IGOR CAVALERA Says 'Hard Work Is The Name Of The Game' When It Comes To Being A Successful Musician

IGOR CAVALERA Says 'Hard Work Is The Name Of The Game' When It Comes To Being A Successful Musician

On December 3, Igor Cavalera (CAVALERA CONSPIRACY, SEPULTURA) was interviewed by Apes Metal at the Gasometer in Vienna, Austria. You can now watch the chat below.

Asked what advice he would give to young, up-and-coming artists who don't have a lot of money to record and promote their music, Igor said: "I don't know. A lot of things changed. For example, when we started, we didn't have a lot of money, and it was a lot more difficult to record — you needed to go to a professional studio, and that cost a lot of money, where nowadays I think it's a lot easier to record your demos. There's a lot of home studios [that] sound amazing. So, in that sense, I think things… I'm not saying it's easier, but it is a little more… I don't know… It's okay to do this [without going into a professional, expensive recording studio] whereas in those days, if you didn't have a proper demo, people wouldn't really listen to it. Like, most of our recordings, they were from a cassette, like in a boombox, and they were, like, demos — not really a professional album done that way. But I have to say it's the same thing. At the same time now, you have the Internet with a very easy access of people. If they hear the name of your band, they can just type [it into their phone or computer] and find something like either a video or a sound sample of it. So, I don't know… The fight is still the same. But at the same time, people are getting overexposed with way too much information on bands."

He continued: "I think it's really hard to find a recipe on how to make it, how to make your band [successful]. I think the best way to do it, it's simple again — it's, like, working super hard, and that's something that me and Max [Cavalera, Igor's former SEPULTURA and current CAVALERA CONSPIRACY bandmate] always did; we never [sat] down at home and just [waited] for things to happen. We've been on the road for more than 30 years. There's a lot of sacrifices there. So I think that's what I can tell young bands — it's a lot of work. You can't just expect people to… Even if your music is amazing, people are not gonna listen unless you're out there, you're pushing yourself, you're playing as much shows as you can and you're sending your… whatever. Back in the day, we would send tapes to fanzines. Nowadays you can send messages online and try to get your music across. So hard work is the name, I think, of the game."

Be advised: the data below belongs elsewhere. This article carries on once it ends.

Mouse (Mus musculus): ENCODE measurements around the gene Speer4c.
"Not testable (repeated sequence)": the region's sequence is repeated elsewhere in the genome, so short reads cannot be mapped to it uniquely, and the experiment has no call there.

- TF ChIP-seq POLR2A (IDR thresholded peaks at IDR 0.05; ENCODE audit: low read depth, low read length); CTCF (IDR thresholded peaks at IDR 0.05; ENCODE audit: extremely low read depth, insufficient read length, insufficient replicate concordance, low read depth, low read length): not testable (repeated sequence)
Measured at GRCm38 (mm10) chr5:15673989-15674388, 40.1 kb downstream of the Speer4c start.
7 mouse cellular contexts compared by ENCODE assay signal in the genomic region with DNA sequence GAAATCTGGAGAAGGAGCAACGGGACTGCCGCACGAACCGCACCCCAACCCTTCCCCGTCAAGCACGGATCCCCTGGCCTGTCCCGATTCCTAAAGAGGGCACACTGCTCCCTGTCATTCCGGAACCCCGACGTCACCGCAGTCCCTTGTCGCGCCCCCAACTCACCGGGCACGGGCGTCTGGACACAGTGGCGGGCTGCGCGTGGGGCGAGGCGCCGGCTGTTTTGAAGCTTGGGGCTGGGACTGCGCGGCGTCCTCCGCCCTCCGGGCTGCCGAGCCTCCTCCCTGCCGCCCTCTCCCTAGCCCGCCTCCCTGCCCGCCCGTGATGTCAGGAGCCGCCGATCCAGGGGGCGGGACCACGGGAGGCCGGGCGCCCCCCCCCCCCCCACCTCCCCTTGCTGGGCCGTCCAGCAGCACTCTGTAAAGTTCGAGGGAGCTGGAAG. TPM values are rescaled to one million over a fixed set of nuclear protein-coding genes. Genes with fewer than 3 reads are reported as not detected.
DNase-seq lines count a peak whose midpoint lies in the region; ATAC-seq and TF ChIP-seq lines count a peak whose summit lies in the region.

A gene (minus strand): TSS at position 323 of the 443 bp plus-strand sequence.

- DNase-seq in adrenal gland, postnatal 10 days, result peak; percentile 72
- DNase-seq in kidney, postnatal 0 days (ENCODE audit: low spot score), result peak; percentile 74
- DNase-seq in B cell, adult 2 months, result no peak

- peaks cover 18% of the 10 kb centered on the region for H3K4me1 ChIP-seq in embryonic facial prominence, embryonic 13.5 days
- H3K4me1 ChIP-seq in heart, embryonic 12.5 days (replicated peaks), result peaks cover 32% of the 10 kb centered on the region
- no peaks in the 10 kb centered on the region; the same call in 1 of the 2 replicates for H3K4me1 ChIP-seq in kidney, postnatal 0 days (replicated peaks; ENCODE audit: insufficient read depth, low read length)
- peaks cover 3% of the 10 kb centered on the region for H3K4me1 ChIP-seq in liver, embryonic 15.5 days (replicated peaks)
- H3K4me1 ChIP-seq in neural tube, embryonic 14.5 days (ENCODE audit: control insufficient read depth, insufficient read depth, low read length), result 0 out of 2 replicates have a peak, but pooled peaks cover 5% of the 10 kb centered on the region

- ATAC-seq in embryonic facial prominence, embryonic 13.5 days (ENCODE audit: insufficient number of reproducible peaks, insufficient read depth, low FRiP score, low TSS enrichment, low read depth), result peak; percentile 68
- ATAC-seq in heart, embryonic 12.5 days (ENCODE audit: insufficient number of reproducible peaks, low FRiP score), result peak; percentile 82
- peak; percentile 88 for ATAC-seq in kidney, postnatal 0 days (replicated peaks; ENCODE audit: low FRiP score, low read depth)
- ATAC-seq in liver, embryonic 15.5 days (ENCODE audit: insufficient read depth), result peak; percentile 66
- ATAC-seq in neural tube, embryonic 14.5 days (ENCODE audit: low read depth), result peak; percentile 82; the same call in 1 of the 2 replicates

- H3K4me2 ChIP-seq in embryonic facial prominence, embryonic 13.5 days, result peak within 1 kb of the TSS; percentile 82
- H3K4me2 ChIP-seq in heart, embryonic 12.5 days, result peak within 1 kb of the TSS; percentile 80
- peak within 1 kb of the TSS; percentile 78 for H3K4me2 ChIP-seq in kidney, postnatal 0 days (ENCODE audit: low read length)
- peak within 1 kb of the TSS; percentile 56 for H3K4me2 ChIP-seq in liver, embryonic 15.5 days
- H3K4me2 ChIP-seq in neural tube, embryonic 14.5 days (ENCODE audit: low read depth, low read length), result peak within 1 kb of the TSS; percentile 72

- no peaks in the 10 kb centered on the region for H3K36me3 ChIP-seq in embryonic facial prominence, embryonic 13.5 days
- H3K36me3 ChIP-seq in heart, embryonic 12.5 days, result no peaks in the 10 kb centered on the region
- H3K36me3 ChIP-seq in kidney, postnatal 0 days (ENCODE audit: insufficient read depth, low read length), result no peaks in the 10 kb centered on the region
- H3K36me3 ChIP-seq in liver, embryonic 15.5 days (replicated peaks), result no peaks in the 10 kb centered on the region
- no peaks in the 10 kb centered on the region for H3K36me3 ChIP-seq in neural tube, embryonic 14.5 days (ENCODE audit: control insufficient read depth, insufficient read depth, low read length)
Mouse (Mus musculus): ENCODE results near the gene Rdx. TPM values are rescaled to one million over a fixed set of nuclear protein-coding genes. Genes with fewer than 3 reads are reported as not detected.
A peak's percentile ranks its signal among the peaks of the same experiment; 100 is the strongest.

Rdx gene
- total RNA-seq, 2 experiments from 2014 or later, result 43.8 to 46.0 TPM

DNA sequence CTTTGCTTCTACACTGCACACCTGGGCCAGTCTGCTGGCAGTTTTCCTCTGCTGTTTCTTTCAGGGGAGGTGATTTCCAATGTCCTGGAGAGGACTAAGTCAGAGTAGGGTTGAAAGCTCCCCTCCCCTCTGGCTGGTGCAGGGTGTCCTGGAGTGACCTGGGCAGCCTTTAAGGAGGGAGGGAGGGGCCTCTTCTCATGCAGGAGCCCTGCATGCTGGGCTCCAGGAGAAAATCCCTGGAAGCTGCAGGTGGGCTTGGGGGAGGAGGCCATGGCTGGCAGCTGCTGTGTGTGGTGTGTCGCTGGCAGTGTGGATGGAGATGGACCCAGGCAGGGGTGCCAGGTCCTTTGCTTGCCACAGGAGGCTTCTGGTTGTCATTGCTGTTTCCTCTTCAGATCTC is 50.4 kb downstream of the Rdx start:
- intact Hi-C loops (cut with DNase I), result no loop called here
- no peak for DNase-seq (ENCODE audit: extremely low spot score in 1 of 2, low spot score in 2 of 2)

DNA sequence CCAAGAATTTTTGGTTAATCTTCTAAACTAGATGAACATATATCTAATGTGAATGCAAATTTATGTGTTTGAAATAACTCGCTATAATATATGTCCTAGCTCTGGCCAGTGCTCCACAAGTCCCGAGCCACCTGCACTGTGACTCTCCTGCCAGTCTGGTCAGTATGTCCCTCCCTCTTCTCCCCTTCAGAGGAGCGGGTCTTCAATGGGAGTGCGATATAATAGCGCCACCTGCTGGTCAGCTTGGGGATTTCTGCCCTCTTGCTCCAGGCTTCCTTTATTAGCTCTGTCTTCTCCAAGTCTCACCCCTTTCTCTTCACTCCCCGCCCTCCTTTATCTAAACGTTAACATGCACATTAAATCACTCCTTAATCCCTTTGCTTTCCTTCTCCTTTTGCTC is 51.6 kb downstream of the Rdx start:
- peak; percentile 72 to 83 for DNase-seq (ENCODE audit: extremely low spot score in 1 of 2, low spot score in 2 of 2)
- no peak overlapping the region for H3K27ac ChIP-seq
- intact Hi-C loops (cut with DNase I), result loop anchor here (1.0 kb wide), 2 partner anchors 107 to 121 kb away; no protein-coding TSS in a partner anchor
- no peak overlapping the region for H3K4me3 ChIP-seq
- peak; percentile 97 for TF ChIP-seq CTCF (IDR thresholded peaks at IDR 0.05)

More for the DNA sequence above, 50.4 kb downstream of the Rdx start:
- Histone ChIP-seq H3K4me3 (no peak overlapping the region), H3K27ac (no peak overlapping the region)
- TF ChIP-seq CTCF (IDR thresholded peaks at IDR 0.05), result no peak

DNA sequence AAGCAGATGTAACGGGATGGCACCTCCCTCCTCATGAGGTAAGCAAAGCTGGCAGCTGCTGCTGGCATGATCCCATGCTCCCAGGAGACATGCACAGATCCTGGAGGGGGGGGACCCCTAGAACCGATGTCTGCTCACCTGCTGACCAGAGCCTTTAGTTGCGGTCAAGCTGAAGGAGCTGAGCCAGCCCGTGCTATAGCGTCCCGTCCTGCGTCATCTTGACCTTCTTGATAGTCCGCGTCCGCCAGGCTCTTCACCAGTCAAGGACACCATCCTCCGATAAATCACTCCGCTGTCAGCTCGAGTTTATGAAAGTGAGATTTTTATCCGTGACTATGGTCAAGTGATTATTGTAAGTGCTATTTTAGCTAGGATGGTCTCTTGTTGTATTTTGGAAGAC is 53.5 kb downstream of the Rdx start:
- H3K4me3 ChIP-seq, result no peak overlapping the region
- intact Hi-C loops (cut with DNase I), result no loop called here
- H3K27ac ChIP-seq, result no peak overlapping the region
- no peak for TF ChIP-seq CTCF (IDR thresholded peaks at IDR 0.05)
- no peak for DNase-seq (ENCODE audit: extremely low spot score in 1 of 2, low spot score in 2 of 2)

According to Igor, however, it's all worth it in the end. "It is, when I look at it [from the point of view that] I can feed my kids, I can go on tour with my brother, I can do something that I love, it's worth it," he said. "Of course, there's a lot of sacrifices, there's a lot of missing birthdays from people at home [while] you're on tour, and there's nothing you can do. But I think at the end of the day, we do what we love, and that's important."

CAVALERA CONSPIRACY's latest album, "Psychosis", was released on November 17 via Napalm Records. The disc, which was produced by the Cavaleras' longtime friend Arthur Rizk, was recorded primarily at a studio in Phoenix, Arizona.

Igor and Max have spent the past year a half on the road as part of the the "Return To Roots" tour, during which they are celebrating the 20th anniversary of SEPULTURA's classic album "Roots" by performing the LP in its entirety.

COMMENTS

To comment on a BLABBERMOUTH.NET story or review, you must be logged in to an active personal account on Facebook. Once you're logged in, you will be able to comment. User comments or postings do not reflect the viewpoint of BLABBERMOUTH.NET and BLABBERMOUTH.NET does not endorse, or guarantee the accuracy of, any user comment. To report spam or any abusive, obscene, defamatory, racist, homophobic or threatening comments, or anything that may violate any applicable laws, use the "Report to Facebook" and "Mark as spam" links that appear next to the comments themselves. To do so, click the downward arrow on the top-right corner of the Facebook comment (the arrow is invisible until you roll over it) and select the appropriate action. You can also send an e-mail to blabbermouthinbox(@)gmail.com with pertinent details. BLABBERMOUTH.NET reserves the right to "hide" comments that may be considered offensive, illegal or inappropriate and to "ban" users that violate the site's Terms Of Service. Hidden comments will still appear to the user and to the user's Facebook friends. If a new comment is published from a "banned" user or contains a blacklisted word, this comment will automatically have limited visibility (the "banned" user's comments will only be visible to the user and the user's Facebook friends).